This classic view of the Thames Barges at the Hythe shows the weather was occasionally sunny, but mainly overcast. It’s not a bad lens for landscape work, but the 700mm widest focal length can be a bit limiting for this type of photography, depending on your location circumstances.

Later on in May I was out again with the Chelmsford Flickr folk for their 30th Photowalk. We attended the Essex Young Farmers’ Country Show.

Orange With Blue Nuts
Orange With Blue Nuts
Slow shutter, poor light
Slow shutter, poor light

The lens was great for isolating interesting details from the shiny old tractors and farm equipment, but proved a little bit short on zoom length for the aerial motorbike displays – many of which had to be cropped in post production to fill the frame a bit more compared to straight out of the camera. The light had also gone very dim by that stage, so I was struggling for a decent shutter speed, even with the lens wide open at f/4. And the lack of Image Stabilisation meant I was a bit disappointed with many of the resulting shots. The one on the right shows one of the bikers taken at 200mm, with a 100% pixel comparison of part of the rear wheel – it’s not terribly crisp.

Charing Cross Dusk
Charing Cross Dusk

I had another go in low light at the beginning of June, when I found myself on the South Bank to witness a rather impressive dusk after sunset.

I made this image of Charing Cross by steadying the lens on the railings by the side of the river. Otherwise the lack of IS would have given me quite blurry images – and I didn’t dare push the ISO too much beyond 800 for fear of losing some of the details in the shadows and vibrancy of colours in the highlights.

I would have liked a slightly wider view of the scene but at 70mm, this is as wide as it got. Once again, I felt I was hitting a few of the lens’ limitations on this particular shoot.

Thoughtful Soldier
Thoughtful Soldier

In July I went with some friends from GNPC to the War & Peace show in Paddock Wood. I was hoping for some good candid portraits of the re-enacters so packed the lens in my bag.

It did prove to be a great portrait lens during the day. I loved this picture of a young “German” airman – which nearly made it to image of the day for Day #1299. But I did feel a bit conspicuous wandering around with the “white” lens and got asked several times if I was from the press!

Flowing Locks
Flowing Locks

In September a friend and I attended the London Tattoo Convention for the first time. We weren’t quite sure what to expect but knew there would be plenty of opportunity for people-watching – so again, the 70-200 was packed in the kit bag.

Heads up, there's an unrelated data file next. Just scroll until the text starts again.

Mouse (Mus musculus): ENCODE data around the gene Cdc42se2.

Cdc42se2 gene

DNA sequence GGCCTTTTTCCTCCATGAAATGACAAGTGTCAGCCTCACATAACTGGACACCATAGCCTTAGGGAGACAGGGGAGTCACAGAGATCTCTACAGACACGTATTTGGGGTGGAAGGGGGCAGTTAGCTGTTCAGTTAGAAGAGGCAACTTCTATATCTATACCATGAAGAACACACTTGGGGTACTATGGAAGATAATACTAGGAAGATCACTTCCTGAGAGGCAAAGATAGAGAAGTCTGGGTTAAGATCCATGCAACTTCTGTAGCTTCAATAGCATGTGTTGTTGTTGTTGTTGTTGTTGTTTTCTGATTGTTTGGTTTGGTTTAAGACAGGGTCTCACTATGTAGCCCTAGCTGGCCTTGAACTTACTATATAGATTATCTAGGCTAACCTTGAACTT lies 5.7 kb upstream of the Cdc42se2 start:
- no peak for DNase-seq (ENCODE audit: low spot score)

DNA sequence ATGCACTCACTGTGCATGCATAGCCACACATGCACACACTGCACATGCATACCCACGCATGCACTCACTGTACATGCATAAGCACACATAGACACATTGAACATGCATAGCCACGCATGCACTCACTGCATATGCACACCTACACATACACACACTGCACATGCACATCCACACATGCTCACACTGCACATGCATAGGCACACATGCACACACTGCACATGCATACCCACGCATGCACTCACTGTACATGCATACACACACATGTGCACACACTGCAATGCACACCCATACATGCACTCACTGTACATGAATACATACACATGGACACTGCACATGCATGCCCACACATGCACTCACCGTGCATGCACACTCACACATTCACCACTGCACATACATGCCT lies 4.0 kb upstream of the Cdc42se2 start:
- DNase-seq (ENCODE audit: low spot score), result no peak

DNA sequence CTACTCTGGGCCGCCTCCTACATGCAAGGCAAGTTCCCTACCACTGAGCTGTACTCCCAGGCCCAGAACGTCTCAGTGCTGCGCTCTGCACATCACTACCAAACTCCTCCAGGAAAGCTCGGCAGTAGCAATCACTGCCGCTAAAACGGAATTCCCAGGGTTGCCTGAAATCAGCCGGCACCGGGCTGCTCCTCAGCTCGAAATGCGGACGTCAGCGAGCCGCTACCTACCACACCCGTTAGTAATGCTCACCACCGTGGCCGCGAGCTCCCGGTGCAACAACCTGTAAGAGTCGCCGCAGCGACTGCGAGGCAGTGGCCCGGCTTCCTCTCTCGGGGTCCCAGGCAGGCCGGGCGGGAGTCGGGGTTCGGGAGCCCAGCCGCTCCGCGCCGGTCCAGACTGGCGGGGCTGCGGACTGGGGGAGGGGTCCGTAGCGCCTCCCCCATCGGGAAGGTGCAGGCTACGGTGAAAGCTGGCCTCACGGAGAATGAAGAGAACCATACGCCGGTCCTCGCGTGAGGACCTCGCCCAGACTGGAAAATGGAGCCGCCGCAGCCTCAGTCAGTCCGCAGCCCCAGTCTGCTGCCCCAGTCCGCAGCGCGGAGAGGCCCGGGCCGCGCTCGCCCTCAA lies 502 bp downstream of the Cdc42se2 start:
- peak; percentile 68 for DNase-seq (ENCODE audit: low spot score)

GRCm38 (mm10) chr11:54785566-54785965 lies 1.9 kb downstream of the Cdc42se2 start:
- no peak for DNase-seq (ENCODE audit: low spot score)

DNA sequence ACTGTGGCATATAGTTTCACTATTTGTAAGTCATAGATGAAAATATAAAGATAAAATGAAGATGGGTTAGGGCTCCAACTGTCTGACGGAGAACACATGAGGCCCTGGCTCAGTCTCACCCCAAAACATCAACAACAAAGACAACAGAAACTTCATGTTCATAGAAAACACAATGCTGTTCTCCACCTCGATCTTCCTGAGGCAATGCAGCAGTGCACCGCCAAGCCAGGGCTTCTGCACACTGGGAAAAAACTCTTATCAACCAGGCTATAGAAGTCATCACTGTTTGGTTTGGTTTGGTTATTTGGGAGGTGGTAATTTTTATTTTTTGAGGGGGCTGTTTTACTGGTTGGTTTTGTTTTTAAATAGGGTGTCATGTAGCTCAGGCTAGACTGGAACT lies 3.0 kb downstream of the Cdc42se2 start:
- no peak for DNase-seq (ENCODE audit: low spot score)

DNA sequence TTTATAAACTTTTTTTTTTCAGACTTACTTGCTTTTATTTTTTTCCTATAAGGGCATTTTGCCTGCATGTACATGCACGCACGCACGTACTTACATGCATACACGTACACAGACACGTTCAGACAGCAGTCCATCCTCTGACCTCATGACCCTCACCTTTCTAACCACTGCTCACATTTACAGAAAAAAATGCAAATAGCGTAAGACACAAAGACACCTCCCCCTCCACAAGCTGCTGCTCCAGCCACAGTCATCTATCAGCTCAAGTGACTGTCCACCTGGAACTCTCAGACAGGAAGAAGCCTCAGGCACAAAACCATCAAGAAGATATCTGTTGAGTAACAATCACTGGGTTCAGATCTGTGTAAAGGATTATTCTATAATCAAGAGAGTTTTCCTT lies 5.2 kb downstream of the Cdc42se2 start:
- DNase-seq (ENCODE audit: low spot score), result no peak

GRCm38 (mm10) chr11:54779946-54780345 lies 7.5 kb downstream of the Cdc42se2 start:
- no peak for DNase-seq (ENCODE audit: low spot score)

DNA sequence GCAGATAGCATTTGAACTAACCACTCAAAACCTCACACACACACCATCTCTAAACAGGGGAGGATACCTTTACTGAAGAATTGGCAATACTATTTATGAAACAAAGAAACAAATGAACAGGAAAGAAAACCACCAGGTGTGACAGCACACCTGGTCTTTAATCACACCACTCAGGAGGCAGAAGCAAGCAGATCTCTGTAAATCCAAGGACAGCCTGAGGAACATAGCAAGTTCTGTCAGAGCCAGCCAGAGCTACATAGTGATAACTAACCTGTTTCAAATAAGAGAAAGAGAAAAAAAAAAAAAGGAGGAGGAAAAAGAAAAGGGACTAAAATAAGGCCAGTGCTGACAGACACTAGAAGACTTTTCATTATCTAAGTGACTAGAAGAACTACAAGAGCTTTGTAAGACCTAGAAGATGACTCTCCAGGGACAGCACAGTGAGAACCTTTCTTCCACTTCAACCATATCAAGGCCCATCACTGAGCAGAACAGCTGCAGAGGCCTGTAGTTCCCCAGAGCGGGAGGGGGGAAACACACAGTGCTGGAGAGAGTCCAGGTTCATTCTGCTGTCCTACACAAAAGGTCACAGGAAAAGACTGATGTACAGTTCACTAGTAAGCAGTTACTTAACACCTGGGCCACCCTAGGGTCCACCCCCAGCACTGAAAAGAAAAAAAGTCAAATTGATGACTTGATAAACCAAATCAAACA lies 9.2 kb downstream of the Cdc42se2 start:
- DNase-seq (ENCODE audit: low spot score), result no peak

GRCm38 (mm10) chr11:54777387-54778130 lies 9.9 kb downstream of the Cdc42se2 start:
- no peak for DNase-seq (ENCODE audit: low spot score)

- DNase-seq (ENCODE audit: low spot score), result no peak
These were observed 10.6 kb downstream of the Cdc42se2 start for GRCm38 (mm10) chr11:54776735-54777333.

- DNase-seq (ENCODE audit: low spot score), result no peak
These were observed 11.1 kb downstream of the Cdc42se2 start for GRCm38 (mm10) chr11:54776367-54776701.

The folks there were very friendly and approachable, many of them more than happy to pose for photos.

The halls where the event was held were quite dingy, so I was once more hampered by the lack of IS with the lens. The best shots I got all day were in the central courtyard which has huge skylights in the roof. This red head was being pursued by many paparazzi so I was lucky the 200mm focal length got me a shot between other people’s heads!

There was quite a hiatus before I took the lens out again – a few days ago I attended the GB Olympic Canoeing Trials at the White Water Centre in Waltham Cross.

Aiming For The Gate
Aiming For The Gate

The primary lens I took along to capture the action was the 100-400 as I wanted to fill the frame as much as possible. But I packed the 70-200 as a backup and I’m glad I did – a few shots into the event and my 100-400 lens started playing up!

So the 70-200 proved to be a useful alternative, especially when the sun was out. The image above was made from a few feet away from the edge of the course. I didn’t have a press pass so wasn’t allowed “inside the ropes” but I still got some reasonable pictures.

Ultimately, I’m still undecided if I want to keep the lens. It didn’t cost me a lot as it was second hand. But I think 70-200 is just the wrong focal range for my current kit lineup. It overlaps the 24-105 by quite a lot, yet doesn’t really get much further at the long end to justify carrying it around. I prefer the 100-400 for sports and action shots, mainly for the versatility of zoom range and Image Stabilisation, which I do really miss on the shorter 70-200.

It’s certainly a great lens for some subjects such as flowers and portraiture, given enough light. Sadly the UK’s record for sunny conditions aren’t that great though! I’ll probably have a think about alternatives to this lens and write more when I’ve come to a decision.